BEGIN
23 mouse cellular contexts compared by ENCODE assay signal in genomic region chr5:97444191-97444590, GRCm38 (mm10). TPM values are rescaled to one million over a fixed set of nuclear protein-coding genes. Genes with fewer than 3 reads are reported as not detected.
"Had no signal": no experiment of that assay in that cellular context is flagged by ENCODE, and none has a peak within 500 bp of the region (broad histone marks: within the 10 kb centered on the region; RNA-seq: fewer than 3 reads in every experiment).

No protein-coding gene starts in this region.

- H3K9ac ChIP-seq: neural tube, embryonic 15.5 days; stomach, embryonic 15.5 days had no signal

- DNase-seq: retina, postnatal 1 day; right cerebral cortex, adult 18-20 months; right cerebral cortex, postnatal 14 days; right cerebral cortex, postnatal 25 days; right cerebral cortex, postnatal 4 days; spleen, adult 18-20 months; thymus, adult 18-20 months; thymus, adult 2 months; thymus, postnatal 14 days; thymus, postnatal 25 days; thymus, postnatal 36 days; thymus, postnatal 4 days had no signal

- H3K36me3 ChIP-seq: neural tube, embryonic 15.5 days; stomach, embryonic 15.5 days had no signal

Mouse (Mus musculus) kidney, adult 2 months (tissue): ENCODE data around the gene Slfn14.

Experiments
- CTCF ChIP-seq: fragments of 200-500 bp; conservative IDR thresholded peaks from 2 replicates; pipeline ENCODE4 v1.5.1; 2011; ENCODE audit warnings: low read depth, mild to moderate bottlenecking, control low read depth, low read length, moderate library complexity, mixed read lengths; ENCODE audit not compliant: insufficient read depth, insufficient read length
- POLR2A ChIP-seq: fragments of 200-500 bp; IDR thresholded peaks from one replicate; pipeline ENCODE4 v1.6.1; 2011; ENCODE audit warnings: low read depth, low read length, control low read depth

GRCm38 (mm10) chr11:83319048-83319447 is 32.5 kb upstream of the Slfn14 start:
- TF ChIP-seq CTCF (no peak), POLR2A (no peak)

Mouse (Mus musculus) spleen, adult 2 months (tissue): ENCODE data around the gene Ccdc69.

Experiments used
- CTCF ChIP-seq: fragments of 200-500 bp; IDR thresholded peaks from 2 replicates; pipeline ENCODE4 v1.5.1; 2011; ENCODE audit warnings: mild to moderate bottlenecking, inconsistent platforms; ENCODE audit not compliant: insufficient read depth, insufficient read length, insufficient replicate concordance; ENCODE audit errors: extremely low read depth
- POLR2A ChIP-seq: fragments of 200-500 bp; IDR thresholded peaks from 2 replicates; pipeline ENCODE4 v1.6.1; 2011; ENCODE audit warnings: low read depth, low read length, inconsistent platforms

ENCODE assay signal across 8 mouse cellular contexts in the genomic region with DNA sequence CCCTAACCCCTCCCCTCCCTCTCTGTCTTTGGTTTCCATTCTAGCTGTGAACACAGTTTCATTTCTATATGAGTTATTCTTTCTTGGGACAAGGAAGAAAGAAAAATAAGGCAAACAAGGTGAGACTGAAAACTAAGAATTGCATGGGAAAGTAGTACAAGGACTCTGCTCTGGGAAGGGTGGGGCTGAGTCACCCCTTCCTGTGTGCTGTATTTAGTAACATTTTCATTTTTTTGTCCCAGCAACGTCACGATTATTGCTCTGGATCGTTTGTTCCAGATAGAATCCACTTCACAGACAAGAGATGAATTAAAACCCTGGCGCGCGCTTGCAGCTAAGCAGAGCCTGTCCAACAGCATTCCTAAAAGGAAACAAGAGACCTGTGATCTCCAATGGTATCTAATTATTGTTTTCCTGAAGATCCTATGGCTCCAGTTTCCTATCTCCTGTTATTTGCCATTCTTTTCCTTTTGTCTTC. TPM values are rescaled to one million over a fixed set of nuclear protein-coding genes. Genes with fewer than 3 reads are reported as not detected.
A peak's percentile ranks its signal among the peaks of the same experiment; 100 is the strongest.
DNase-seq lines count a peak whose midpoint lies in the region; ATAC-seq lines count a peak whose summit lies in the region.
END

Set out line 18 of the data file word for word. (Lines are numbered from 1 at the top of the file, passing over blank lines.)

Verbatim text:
A peak's percentile ranks its signal among the peaks of the same experiment; 100 is the strongest.